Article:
Since the author of To Rescue the Republic: Ulysses S. Grant, the Fragile Union, and the Crisis of 1876, Bret Baier, is an anchor with Fox News, I admit that I was skeptical that this book wouldn’t be good history but that it would instead be evil pro-Trump propaganda.
Fox News has been repeating Republican lies that the presidential election of 2020 was stolen from Trump and has been defending the pro-Trump insurrectionists who stormed the US Capitol on January 6, 2021.
Disputing the election results, some Trump allies have called for the federal government to convene a bipartisan oversight group to decide the outcome of the election to the satisfaction of those who question the results. For precedent, election doubters cite the commission set up at the end of the presidency of Ulysses S. Grant to sort through the results of the disputed election of 1876 between Democrat Samuel J. Tilden and Republican Rutherford B. Hayes.
Since the history around that commission is the main topic of Baier’s book, I suspected that this volume might have been an elaboration of that pro-Trump argument.
Baier says otherwise. As he has claimed in interviews about his book, like many media outlets, Fox maintains a firewall between opinion and news. And while commentators like Sean Hannity have been repeating Trump talking points about the 2020 election, news anchors on the network have stuck close to the facts, claims Baier.
I don’t watch Fox, so I’ll have to take Baier’s word for it that there’s a distinction between opinion and news at the conservative network. For his own part, Baier says that he is aware of no evidence to call the 2020 election into question, that he accepts Joe Biden’s victory as valid and that Baier himself was horrified by the Capitol insurrection.
Yet I was still skeptical about Baier’s Grant book. Fox News is a hard name to forget. But once I started reading, I discovered that I need not have worried.
To Rescue the Republic appears to be a fair and historically accurate history well documented with primary and secondary sources of the kind you’d see in a book by an academic historian. But unlike their books, Baier’s is written for a general reader and so is more accessible and frankly, more entertaining than the average Grant biography.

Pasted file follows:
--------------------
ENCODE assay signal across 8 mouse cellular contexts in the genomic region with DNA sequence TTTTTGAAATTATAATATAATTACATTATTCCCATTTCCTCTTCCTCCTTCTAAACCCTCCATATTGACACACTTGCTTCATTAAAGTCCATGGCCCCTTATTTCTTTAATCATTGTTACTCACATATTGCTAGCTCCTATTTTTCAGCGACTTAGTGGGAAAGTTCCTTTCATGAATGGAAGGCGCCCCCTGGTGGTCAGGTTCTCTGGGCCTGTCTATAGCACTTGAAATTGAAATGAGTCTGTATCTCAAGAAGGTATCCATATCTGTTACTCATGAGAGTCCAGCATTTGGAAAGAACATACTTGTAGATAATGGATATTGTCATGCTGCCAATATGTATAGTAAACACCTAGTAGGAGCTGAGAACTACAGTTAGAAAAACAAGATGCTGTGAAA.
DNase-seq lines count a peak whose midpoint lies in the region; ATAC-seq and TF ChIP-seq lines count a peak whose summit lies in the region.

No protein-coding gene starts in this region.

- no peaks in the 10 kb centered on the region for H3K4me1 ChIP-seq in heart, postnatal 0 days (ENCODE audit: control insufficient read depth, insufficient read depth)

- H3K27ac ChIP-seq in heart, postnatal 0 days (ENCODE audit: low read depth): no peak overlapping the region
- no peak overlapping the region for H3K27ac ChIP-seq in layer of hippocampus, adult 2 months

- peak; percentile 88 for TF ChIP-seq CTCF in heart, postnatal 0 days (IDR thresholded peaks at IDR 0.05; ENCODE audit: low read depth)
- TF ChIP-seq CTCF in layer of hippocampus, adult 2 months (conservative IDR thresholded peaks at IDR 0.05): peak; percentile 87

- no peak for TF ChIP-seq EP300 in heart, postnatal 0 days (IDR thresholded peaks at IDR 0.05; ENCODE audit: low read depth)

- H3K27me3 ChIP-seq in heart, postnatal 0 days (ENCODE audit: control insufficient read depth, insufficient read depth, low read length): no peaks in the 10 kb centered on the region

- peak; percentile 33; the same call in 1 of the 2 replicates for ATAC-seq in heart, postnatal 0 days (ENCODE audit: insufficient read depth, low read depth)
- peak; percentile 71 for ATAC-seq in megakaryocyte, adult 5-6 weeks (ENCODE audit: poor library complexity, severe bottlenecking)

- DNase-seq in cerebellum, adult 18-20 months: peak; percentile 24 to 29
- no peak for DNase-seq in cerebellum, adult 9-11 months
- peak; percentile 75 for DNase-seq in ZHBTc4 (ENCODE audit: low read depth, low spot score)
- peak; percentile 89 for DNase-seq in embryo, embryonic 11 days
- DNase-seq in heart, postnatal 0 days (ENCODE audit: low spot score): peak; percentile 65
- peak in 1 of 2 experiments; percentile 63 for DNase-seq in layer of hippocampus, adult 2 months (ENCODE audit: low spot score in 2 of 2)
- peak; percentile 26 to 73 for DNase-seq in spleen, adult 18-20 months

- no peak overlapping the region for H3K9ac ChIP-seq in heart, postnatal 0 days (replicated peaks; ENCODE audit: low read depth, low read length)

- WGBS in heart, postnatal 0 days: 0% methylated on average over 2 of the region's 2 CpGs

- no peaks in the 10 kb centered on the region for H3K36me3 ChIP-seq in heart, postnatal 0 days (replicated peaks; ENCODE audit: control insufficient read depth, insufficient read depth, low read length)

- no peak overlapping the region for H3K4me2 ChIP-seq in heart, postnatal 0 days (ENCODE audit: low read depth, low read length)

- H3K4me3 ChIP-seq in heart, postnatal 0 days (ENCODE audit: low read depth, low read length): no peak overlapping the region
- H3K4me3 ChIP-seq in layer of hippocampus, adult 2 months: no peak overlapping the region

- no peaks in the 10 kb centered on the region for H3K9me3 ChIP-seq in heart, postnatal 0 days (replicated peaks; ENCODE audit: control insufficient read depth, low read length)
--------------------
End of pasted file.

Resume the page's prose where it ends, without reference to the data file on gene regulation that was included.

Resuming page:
I don’t know if Baier or co-writer Catherine Whitney deserves more of the credit for producing a gripping narrative that also seems to be solid history, but somebody deserves thanks and praise.
The book is an excellent introduction to Grant for anyone, spending about half its pages on a summary of his life and career through the end of the Civil War. For a reader already aware of that part of Grant’s story, the other half of the book offers much value. It tells the story of Grant’s post-war generalship, his presidency and the climax of his work to save the nation by overseeing the process to determine the winner of the 1876 presidential race.
Grant himself was immensely proud of his role in finding a compromise that would work for both sides, in his mind preventing a renewal of open violence that threatened to become a second Civil War. Baier shows much sympathy for Grant and especially for his efforts to protect the civil rights of Black Southerners while trying to make peace between antagonistic camps of whites. His narrative is keenly aware of the tragedy that the compromise of 1876 wound up ending Reconstruction, which, though flawed, offered America’s best chance for racial equality until the civil rights movement nearly a century later.
This is a story that needs to be told today more than ever and with this engaging book, Baier has proven that he may just be one of the best people to tell it.